Ancestral Roofs

"In Praise of Older Buildings"

Monday, December 19, 2011

A Bright idea...not!

It's a damn shame, but it looks like the great old 1915 school in Brighton will be demolished soon. It's great to see the kids and teachers getting the shiny new school which is being built on the large property, but seems a shame that the fine old school has to be sacrificed in the bargain. It's frustrating that the combined needs for community space and heritage conservation cannot be met by some sort of compromise other than demolishing this once proud community achievement, and consigning fine workmanship, community history, and a lot of good building material to landfill.

We first learned about this struggle at an ACO meeting in Warkworth last spring, where we went to hear heritage architecture writer Robert Mikel speak about the grand summer homes of Cobourg. We met a lot of great folks, and heard first-hand of the frustration and heartbreak of this campaign. Nanci Anderson was kind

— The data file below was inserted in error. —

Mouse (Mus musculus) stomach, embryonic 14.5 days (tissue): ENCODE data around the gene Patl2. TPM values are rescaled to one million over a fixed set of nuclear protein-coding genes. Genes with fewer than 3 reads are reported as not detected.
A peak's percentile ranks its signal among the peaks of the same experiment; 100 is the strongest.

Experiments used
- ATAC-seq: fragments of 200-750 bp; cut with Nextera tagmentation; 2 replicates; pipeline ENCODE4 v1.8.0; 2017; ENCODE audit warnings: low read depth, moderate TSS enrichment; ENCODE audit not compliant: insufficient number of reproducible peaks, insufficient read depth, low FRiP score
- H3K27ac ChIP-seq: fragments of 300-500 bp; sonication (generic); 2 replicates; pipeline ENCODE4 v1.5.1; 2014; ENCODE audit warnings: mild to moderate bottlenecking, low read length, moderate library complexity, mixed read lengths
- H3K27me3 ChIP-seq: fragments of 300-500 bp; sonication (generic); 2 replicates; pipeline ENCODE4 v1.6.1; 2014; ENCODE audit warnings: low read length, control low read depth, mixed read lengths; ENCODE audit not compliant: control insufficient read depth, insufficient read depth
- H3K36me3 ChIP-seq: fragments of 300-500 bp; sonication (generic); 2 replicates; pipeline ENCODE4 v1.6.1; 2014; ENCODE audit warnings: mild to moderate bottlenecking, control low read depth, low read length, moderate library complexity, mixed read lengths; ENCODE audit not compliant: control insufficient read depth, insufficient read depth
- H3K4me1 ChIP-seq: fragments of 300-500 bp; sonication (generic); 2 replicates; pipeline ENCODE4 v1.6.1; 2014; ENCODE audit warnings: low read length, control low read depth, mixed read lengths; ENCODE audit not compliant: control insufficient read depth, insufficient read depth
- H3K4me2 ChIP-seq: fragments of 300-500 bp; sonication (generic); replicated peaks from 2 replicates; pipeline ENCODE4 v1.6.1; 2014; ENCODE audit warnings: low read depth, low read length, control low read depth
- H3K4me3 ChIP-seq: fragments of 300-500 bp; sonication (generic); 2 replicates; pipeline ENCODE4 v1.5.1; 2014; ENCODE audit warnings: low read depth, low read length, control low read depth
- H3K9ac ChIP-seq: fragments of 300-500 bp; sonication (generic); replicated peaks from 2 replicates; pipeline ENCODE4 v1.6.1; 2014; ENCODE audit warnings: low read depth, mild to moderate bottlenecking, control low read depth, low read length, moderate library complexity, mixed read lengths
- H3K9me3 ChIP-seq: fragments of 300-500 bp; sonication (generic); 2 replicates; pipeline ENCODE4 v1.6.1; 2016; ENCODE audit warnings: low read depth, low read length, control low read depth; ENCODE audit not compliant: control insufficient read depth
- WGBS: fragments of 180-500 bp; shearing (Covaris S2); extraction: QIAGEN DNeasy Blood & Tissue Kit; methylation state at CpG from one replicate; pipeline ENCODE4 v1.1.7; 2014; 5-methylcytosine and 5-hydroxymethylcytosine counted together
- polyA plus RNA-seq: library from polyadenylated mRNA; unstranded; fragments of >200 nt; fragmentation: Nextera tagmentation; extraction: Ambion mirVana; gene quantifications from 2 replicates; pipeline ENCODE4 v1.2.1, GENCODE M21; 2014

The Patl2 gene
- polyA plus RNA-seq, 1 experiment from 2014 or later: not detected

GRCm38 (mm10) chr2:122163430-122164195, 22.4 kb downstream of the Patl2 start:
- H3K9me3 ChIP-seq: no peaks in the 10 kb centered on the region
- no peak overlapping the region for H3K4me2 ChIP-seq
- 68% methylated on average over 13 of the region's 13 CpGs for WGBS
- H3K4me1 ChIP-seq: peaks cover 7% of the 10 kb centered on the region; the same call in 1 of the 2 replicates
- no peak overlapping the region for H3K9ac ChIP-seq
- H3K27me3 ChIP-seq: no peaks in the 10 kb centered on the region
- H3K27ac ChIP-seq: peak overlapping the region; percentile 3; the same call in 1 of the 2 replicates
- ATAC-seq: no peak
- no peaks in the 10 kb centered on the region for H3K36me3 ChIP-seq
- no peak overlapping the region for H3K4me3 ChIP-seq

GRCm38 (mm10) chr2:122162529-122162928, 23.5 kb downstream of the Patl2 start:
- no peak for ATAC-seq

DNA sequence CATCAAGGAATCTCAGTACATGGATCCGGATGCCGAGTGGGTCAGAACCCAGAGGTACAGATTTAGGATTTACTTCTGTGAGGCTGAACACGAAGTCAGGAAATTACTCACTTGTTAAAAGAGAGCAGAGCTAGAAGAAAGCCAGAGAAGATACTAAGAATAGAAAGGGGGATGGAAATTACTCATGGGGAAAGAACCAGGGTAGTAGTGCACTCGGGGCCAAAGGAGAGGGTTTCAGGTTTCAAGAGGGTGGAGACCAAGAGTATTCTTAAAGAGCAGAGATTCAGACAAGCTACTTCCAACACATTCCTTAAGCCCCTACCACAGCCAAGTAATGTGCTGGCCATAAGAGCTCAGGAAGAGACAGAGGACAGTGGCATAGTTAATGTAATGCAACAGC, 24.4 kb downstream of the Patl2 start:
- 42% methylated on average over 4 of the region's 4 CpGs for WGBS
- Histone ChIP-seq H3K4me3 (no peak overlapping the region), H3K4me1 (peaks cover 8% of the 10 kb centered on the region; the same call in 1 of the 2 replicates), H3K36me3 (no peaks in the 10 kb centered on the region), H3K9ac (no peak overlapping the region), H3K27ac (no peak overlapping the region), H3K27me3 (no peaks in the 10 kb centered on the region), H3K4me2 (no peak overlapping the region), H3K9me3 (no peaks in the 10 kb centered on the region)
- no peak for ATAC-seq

enough to send me a copy of  the archival photo at the top of this post.

Here's the most recent report on the struggle, from the Architectural Conservancy of Ontario on-line newsletter December 2011 edition, received today.

Last Chance for Brighton School
Gordon Tobey writes from Brighton:
Following an almost five-year fight against the intractable Kawartha Pine Ridge District School Board, our small community of Brighton is facing the imminent demolition of its classical 1915 public school building early in the new year. After exhausting all avenues (and our meagre finances) we will appear as a delegation to Brighton Council's December 19th meeting, to make one final plea for them to act to protect the building before the wrecking ball swings.
Perhaps more important is the willful destruction of a publicly owned building with an estimated value of 3.4 million dollars and over 30,000 square feet of space that is badly needed by the community. To add insult to injury, the demolition will cost provincial taxpayers at least $280,000 and the rubble will end up in local landfill that we heard just this week has almost reached capacity. 
We can't see why the Ministry of Education isn't mandated to influence the School Boards to conserve heritage buildings in its care when the Ontario government professes to support heritage conservation.

No comments:

Post a Comment